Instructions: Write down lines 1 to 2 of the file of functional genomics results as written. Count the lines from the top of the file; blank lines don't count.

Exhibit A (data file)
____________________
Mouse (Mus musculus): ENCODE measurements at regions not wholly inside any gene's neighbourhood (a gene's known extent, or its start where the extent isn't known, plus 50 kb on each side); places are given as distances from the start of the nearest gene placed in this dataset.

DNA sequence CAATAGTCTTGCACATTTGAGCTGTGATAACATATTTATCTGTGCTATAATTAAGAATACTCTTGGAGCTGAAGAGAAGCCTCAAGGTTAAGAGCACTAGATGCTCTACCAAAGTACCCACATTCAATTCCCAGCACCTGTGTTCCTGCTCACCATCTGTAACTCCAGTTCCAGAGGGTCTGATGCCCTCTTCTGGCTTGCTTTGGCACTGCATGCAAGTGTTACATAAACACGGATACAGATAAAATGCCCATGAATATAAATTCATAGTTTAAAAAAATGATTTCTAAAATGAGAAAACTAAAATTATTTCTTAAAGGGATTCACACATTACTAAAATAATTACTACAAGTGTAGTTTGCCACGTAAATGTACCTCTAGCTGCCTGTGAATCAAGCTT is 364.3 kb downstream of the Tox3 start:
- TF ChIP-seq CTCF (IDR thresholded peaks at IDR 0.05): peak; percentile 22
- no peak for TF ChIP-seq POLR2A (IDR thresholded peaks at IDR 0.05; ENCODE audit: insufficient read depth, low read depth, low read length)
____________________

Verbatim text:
Mouse (Mus musculus): ENCODE measurements at regions not wholly inside any gene's neighbourhood (a gene's known extent, or its start where the extent isn't known, plus 50 kb on each side); places are given as distances from the start of the nearest gene placed in this dataset.

DNA sequence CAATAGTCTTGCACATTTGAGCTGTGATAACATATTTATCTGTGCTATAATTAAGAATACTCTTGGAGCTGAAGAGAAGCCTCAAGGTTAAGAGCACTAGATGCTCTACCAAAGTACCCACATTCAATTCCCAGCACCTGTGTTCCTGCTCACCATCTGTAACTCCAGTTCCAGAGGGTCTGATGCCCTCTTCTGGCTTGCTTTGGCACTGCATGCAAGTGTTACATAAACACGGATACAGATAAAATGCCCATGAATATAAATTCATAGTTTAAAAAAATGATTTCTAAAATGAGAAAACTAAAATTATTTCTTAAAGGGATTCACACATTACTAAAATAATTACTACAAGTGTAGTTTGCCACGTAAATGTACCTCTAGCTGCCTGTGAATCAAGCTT is 364.3 kb downstream of the Tox3 start: